Abstract and Introduction
Objective: To update and expand the 2013 position statement of The North American Menopause Society (NAMS) on the management of the genitourinary syndrome of menopause (GSM), of which symptomatic vulvovaginal atrophy (VVA) is a component.
Methods: A Panel of acknowledged experts in the field of genitourinary health reviewed the literature to evaluate new evidence on vaginal hormone therapies as well as on other management options available or in development for GSM. A search of PubMed was conducted identifying medical literature on VVA and GSM published since the 2013 position statement on the role of pharmacologic and nonpharmacologic treatments for VVA in postmenopausal women. The Panel revised and added recommendations on the basis of current evidence. The Panel's conclusions and recommendations were reviewed and approved by the NAMS Board of Trustees.
Results: Genitourinary syndrome of menopause affects approximately 27% to 84% of postmenopausal women and can significantly impair health, sexual function, and quality of life. Genitourinary syndrome of menopause is likely underdiagnosed and undertreated. In most cases, symptoms can be effectively managed. A number of over-the-counter and government-approved prescription therapies available in the United States and Canada demonstrate effectiveness, depending on the severity of symptoms. These include vaginal lubricants and moisturizers, vaginal estrogens and dehydroepiandrosterone (DHEA), systemic hormone therapy, and the estrogen agonist/antagonist ospemifene. Long-term studies on the endometrial safety of vaginal estrogen, vaginal DHEA, and ospemifene are lacking. There are insufficient placebo-controlled trials of energy-based therapies, including laser, to draw conclusions on efficacy and safety or to make treatment recommendations.
Conclusions: Clinicians can resolve many distressing genitourinary symptoms and improve sexual health and the quality of life of postmenopausal women by educating women about, diagnosing, and appropriately managing GSM. Choice of therapy depends on the severity of symptoms, the effectiveness and safety of treatments for the individual patient, and patient preference. Nonhormone therapies available without a prescription provide sufficient relief for most women with mild symptoms. Low-dose vaginal estrogens, vaginal DHEA, systemic estrogen therapy, and ospemifene are effective treatments for moderate to severe GSM. When low-dose vaginal estrogen or DHEA or ospemifene is administered, a progestogen is not indicated; however, endometrial safety has not been studied in clinical trials beyond 1 year. There are insufficient data at present to confirm the safety of vaginal estrogen or DHEA or ospemifene in women with breast cancer; management of GSM should consider the woman's needs and the recommendations of her oncologist.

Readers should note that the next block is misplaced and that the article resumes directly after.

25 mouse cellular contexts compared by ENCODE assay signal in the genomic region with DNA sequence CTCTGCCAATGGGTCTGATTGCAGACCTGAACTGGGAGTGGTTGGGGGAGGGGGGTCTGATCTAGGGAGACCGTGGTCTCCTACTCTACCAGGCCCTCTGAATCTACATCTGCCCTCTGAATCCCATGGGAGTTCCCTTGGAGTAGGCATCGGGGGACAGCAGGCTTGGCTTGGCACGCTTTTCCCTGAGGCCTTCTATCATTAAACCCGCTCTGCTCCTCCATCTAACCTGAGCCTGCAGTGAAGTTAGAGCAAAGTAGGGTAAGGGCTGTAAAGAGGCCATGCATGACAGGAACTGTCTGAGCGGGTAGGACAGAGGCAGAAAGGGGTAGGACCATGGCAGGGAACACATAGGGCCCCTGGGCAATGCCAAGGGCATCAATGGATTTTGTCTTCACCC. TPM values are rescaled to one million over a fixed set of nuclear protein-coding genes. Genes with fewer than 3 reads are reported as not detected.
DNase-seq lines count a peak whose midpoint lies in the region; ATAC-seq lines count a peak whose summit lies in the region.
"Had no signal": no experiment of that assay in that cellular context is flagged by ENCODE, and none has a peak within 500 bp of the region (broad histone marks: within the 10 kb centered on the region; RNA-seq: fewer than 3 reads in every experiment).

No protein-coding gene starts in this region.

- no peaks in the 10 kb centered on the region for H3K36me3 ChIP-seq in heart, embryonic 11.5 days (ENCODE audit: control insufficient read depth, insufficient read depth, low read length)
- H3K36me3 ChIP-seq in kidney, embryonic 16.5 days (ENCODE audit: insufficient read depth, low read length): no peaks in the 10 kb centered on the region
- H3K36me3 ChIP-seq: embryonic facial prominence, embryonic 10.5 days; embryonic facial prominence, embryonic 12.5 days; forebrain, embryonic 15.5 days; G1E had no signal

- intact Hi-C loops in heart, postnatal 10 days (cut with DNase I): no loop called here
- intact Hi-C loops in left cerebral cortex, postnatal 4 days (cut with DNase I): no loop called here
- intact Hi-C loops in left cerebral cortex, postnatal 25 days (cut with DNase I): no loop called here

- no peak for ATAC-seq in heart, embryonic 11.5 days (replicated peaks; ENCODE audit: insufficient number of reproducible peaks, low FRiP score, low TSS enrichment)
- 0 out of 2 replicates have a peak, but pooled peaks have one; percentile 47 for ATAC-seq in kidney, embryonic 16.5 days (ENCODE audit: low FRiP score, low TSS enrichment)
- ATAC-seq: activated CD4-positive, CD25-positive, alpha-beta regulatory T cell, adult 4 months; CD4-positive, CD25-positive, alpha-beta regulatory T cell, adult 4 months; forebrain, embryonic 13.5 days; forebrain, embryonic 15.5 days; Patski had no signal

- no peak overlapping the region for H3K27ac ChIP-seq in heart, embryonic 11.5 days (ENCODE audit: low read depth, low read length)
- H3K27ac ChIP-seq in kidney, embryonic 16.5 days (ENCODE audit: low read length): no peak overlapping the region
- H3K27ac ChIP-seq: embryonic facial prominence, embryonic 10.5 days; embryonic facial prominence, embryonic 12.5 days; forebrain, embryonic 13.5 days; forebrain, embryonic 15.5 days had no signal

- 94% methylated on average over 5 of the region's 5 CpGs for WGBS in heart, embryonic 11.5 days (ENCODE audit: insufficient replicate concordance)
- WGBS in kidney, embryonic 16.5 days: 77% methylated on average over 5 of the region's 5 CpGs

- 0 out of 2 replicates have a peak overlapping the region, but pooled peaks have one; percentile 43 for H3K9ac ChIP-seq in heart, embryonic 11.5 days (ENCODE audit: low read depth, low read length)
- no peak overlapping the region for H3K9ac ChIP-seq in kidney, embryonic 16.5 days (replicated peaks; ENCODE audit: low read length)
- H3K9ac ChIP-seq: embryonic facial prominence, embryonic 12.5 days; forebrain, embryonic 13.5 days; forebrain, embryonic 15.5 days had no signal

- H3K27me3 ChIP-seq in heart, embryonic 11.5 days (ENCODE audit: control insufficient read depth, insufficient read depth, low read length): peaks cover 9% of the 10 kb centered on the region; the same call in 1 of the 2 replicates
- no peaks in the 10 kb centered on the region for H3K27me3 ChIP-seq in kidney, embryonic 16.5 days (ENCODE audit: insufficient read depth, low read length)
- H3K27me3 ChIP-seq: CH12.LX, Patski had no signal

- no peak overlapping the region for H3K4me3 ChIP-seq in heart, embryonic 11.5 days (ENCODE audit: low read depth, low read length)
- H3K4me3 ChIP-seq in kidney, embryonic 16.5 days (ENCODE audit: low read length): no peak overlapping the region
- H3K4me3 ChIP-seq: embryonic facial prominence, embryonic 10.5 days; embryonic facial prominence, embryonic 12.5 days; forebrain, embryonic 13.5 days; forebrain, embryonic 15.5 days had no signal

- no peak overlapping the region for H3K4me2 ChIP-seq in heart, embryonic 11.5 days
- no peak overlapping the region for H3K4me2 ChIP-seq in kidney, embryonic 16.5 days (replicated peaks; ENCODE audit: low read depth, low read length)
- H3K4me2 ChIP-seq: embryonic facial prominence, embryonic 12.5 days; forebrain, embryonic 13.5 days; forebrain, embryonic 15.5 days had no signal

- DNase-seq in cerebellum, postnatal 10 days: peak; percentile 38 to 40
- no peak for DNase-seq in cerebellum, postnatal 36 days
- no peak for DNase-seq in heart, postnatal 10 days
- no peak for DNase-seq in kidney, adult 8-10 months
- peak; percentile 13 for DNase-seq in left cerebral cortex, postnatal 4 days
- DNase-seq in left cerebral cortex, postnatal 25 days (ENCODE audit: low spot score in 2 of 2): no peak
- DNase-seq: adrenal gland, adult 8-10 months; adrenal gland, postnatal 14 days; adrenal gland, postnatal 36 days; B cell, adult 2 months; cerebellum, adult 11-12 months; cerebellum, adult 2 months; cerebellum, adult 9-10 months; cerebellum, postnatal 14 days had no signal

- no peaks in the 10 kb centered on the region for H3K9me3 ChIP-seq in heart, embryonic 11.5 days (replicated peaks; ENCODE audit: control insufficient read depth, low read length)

Genitourinary syndrome of menopause (GSM) describes the symptoms and signs resulting from the effect of estrogen deficiency on the female genitourinary tract. Symptoms associated with GSM are highly prevalent, affecting approximately 27% to 84% of postmenopausal women.[1–4] In one report of more than 900 women undergoing routine examinations, GSM was identified in 84% of women 6 years after menopause. Principal symptoms included vaginal dryness, painful sex, burning, and dysuria. In contrast to vasomotor symptoms (VMS) that usually improve over time, GSM is generally progressive without effective therapy. Despite the high prevalence of GSM and lack of improvement without treatment, only a minority of affected women seek help or are offered treatment by their healthcare providers.[5,6]
In a survey of 1,858 US postmenopausal women with genitourinary symptoms, 50% had never used any therapy for this problem. The reluctance of women as well as healthcare providers to initiate discussion of genitourinary symptoms and safety concerns about hormone therapies contribute to limited assessment and treatment of GSM.[7,8]
The genitourinary syndrome of menopause often has significant adverse effects on a woman's sexual health and quality of life (QOL). Women who are not sexually active also experience bothersome symptoms of GSM, affecting activities of daily living. In the Vaginal Health: Insights, Views & Attitudes (VIVA) online survey of 3,520 postmenopausal women in six countries, 45% reported experiencing vaginal symptoms, and 75% felt that their symptoms negatively affected their lives. In 500 US women in the VIVA survey, of the 48% with vaginal discomfort, the most common symptoms were vaginal dryness and pain during intercourse. Women in VIVA in the United States reported these adverse events (AEs) of vaginal discomfort:
Negative effect on their lives (80%)
Adverse effects on sexual intimacy (75%)
Feeling less sexual (68%)
Feeling old (36%)
Negative consequences on marriage/relationship (33%)
Negative effect on self-esteem (26%)
Lower QOL (25%)
In a survey of 3,046 US women, Real Women's Views of Treatment Options for Menopausal Vaginal Changes (REVIVE), women reported that their vulvovaginal atrophy (VVA) symptoms:
Led to some loss of intimacy (85%)
Detracted from enjoyment of sex (59%)
Interfered with their relationship (47%)
Negatively affected sleep (29%)
Adversely affected general enjoyment of life (27%)
This updated position statement reviews the science of genitourinary aging and assesses the safety and effectiveness of available treatment options for postmenopausal women with GSM.
Menopause. 2020;27(9):976-992. © 2020 The North American Menopause Society